This is the 16th in series of posts leading up Node.js Knockout, and covers using TradeKing in your node app.

At TradeKing, we’ve all been infatuated with Node. From its inception we’ve been touting its swift performance, reasonable learning curve, and its particular ability to add a completely new dimension to web applications.

While developing the API we were always thinking about the angles developers might use to create riveting new experiences for traders, and many of those angles have a very common intersection: real-time. Whether it’s streaming market data or interactive real-time charting, the financial industry moves incredibly quick and requires web technologies to match its pace. Node combines perfectly with web sockets allowing us to meet those needs in a very agile way. The latest of which was a quick mashup demo for an internal board meeting.

Here is a quick tutorial of how we got Node and Sockets working with our API in a demo watchlist application. The idea: a streaming watchlist tool that integrates with Twitter. What’s a watchlist? Think of it as an interactive list of stocks you might hold or be interested in holding.

TradeKing Screenshot


First things first, grab the project repository from Once you clone that locally, hop in the new repository and run npm install to grab all the projects dependencies.


Crack open the server.js file and fill in the configuration here:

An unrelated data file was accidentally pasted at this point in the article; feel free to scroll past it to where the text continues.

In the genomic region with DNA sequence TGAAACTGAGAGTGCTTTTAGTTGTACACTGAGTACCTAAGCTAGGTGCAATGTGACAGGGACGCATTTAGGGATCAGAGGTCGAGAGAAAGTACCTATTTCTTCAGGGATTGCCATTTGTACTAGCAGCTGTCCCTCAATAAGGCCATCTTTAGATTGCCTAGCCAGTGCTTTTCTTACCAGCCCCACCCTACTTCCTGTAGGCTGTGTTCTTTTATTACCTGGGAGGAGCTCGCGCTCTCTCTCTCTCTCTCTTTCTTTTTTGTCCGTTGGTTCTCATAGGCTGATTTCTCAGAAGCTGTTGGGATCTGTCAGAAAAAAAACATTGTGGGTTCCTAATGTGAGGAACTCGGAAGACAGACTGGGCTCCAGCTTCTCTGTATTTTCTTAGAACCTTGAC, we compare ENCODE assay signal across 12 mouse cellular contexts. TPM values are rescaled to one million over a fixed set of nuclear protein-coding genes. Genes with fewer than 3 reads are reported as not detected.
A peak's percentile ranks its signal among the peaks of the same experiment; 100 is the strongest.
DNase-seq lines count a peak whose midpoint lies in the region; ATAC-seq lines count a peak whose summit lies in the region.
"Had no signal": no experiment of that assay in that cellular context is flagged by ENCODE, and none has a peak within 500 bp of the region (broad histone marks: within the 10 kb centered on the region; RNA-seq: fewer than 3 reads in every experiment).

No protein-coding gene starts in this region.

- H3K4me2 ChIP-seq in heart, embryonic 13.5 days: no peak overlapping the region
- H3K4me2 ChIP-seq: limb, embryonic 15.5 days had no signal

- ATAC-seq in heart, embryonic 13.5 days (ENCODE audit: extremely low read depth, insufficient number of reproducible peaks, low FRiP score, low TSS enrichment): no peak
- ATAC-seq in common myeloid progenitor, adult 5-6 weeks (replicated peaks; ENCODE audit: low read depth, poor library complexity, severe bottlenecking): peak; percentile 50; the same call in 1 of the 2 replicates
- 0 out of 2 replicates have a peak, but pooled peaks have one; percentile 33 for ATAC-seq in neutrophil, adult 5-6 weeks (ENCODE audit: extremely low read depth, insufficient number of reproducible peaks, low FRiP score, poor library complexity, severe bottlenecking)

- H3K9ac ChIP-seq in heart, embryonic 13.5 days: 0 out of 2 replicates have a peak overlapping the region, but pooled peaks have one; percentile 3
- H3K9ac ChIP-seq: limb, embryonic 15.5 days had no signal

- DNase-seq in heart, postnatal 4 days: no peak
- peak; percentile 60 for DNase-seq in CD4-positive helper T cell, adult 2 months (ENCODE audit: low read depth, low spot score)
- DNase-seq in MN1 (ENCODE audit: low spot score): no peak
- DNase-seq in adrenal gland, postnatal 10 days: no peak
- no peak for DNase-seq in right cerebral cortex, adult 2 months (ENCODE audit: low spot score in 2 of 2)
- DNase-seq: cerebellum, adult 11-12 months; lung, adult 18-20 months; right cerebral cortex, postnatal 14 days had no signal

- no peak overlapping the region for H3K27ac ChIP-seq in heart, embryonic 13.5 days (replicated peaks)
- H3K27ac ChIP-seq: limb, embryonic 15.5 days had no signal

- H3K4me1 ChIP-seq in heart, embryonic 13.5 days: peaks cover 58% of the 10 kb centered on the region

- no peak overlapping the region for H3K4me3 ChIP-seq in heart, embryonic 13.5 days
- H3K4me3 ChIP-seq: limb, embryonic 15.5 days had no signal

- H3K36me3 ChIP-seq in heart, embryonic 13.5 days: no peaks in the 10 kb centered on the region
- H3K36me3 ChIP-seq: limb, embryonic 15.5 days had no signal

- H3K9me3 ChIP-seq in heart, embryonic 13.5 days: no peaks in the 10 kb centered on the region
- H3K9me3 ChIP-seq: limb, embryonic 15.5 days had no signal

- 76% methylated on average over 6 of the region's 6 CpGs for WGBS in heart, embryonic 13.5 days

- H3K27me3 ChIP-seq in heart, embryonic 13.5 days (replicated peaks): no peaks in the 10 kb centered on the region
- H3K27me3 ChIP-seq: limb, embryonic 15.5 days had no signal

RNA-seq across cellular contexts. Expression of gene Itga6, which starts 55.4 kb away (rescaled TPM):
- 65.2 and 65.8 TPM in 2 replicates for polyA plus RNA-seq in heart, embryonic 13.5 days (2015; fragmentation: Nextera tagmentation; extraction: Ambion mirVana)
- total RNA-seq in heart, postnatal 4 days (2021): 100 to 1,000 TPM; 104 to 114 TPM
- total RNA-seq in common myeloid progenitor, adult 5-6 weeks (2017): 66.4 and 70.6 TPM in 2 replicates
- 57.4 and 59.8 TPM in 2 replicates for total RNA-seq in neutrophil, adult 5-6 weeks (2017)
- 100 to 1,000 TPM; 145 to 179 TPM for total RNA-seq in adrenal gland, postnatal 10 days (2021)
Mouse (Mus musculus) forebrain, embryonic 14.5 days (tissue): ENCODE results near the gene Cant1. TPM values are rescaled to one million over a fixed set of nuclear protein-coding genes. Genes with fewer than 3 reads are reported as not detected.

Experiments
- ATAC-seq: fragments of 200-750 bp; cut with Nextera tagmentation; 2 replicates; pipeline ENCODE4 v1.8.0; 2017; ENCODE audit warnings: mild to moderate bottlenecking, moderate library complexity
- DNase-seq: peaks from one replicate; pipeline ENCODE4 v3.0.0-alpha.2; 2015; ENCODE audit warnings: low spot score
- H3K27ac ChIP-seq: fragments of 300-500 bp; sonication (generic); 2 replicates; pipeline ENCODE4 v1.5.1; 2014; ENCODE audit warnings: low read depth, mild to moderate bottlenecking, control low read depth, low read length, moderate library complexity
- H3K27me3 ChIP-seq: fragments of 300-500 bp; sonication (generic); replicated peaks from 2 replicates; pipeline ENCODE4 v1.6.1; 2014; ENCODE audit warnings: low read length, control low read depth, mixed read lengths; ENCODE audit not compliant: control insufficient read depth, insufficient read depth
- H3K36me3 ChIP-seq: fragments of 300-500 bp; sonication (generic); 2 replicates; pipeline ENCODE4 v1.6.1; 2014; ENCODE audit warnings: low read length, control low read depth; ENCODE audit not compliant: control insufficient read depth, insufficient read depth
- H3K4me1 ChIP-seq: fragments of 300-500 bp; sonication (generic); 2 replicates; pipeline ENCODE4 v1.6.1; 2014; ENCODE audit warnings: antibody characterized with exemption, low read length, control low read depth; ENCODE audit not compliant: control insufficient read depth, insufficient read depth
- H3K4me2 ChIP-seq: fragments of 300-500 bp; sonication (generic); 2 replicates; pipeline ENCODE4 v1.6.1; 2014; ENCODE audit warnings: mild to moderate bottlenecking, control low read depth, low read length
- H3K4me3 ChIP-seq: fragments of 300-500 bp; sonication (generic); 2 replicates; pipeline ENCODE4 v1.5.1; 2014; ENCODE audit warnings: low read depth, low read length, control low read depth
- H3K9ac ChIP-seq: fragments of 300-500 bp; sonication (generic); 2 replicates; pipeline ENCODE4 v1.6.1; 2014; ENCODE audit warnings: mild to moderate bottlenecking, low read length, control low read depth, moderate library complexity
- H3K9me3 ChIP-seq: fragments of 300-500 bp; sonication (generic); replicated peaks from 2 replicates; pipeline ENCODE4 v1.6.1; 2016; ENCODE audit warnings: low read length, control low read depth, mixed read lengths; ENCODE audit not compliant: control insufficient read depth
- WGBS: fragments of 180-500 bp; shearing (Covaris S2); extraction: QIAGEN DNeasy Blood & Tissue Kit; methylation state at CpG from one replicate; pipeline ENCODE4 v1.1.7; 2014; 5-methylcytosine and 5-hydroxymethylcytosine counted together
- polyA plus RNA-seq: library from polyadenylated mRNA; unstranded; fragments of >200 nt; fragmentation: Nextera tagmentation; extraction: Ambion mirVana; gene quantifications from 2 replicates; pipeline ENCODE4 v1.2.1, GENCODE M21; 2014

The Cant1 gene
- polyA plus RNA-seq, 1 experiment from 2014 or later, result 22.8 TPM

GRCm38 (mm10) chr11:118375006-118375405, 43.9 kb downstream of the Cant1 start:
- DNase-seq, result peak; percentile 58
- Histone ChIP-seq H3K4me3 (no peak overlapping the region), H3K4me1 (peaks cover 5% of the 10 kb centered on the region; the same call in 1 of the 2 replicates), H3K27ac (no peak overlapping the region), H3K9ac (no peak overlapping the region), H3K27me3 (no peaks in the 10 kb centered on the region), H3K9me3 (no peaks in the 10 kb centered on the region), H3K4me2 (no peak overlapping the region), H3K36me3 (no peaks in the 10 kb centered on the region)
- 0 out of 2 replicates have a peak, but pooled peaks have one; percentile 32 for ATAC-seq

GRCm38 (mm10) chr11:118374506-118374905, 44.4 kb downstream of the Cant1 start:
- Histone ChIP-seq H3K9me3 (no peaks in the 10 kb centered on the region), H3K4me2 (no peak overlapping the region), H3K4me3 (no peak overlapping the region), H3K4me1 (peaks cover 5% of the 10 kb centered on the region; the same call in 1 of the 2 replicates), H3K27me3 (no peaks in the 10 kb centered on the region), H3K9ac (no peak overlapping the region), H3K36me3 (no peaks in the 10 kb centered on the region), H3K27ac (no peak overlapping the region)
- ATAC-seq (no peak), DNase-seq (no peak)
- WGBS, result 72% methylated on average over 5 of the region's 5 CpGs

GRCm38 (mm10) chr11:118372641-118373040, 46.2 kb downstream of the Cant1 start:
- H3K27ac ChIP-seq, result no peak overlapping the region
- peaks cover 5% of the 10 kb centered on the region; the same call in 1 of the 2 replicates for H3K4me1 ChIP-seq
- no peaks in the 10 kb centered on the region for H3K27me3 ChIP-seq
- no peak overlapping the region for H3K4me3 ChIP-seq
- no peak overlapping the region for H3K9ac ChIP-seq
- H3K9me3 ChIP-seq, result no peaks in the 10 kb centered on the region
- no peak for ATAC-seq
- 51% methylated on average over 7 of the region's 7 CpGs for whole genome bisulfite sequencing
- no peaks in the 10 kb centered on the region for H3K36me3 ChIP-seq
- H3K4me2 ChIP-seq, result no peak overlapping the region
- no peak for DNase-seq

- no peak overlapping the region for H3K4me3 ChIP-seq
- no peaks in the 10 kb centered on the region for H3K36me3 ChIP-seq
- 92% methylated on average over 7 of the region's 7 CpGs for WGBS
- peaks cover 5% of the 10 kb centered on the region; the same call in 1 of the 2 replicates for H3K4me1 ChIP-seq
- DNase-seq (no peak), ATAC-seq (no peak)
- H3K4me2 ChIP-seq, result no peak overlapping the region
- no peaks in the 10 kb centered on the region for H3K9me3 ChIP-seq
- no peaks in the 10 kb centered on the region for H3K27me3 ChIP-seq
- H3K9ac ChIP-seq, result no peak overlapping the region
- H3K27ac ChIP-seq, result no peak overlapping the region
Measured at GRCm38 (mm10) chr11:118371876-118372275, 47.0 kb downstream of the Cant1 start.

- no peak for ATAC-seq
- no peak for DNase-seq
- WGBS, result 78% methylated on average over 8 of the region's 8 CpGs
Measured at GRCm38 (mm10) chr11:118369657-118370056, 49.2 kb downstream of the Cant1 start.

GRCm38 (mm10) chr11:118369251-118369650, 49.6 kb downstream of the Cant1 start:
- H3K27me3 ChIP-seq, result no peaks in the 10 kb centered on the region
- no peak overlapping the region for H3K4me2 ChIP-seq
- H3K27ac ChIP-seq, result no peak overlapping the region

// Configuration!
global.tradeking = {
  api_url: "",
  consumer_key: "",
  consumer_secret: "",
  access_token: "",
  access_secret: ""
global.twitter_user = {
  consumer_key : '',
  consumer_secret : '',
  access_token_key : '',
  access_token_secret : ''

You can get all of your TradeKing keys at by creating a developer application. Create a Twitter application ( to get those keys as well.


The TradeKing API uses OAuth authentication so it was a snap to start talking to the API and there was no shortage of Twitter modules to snag their stream. Since we’ve supplied all of our keys, we don’t need the full flow so we’ll just setup the consumer and bring our own access tokens to the table (see the next step).

global.tradeking_consumer = new oauth.OAuth(

global.twitter_consumer = new oauth.OAuth(

Making Requests to TradeKing

Now that the consumer is set up, making requests is a breeze!

  function(error, data, response) {
    quotes = JSON.parse(data);
    if(quotes.response.type != "Error") {
      client.emit('watchlist-quotes', quotes.response.quotes.instrumentquote);

This bit of code makes a GET request to a specified URL and using our access token/secret. Once completed the callback is executed. In this particular instance we are parsing the returned JSON data, checking for errors, and then sending a socket event to the client.

Want to know more?

Since we’ve open sourced the whole application and slapped it up on Github, pull it down, throw your keys in and check out how it all works — maybe even make some upgrades and submit a pull request! Head over to our forums to see what the rest of the devs are up to or to drop us a note about your progress with the API.

Online trading has inherent risk due to system response and access times that may vary due to market conditions, system performance, and other factors. An investor should understand these and additional risks before trading.*

© 2011 TradeKing. All rights reserved. Member FINRA and SIPC

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